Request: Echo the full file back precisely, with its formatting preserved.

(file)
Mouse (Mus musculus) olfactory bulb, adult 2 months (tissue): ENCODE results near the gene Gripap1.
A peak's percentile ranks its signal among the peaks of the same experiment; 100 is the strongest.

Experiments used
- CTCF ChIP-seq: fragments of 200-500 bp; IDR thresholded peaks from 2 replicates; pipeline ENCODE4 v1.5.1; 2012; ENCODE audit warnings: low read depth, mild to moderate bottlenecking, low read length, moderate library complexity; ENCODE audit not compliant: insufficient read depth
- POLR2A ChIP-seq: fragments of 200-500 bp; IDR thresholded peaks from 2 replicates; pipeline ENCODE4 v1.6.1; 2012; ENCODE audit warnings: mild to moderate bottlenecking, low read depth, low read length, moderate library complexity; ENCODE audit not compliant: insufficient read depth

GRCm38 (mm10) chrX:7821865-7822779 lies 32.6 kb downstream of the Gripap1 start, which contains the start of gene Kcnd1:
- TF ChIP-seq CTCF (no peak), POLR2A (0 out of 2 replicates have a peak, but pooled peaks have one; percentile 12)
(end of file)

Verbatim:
Mouse (Mus musculus) olfactory bulb, adult 2 months (tissue): ENCODE results near the gene Gripap1.
A peak's percentile ranks its signal among the peaks of the same experiment; 100 is the strongest.

Experiments used
- CTCF ChIP-seq: fragments of 200-500 bp; IDR thresholded peaks from 2 replicates; pipeline ENCODE4 v1.5.1; 2012; ENCODE audit warnings: low read depth, mild to moderate bottlenecking, low read length, moderate library complexity; ENCODE audit not compliant: insufficient read depth
- POLR2A ChIP-seq: fragments of 200-500 bp; IDR thresholded peaks from 2 replicates; pipeline ENCODE4 v1.6.1; 2012; ENCODE audit warnings: mild to moderate bottlenecking, low read depth, low read length, moderate library complexity; ENCODE audit not compliant: insufficient read depth

GRCm38 (mm10) chrX:7821865-7822779 lies 32.6 kb downstream of the Gripap1 start, which contains the start of gene Kcnd1:
- TF ChIP-seq CTCF (no peak), POLR2A (0 out of 2 replicates have a peak, but pooled peaks have one; percentile 12)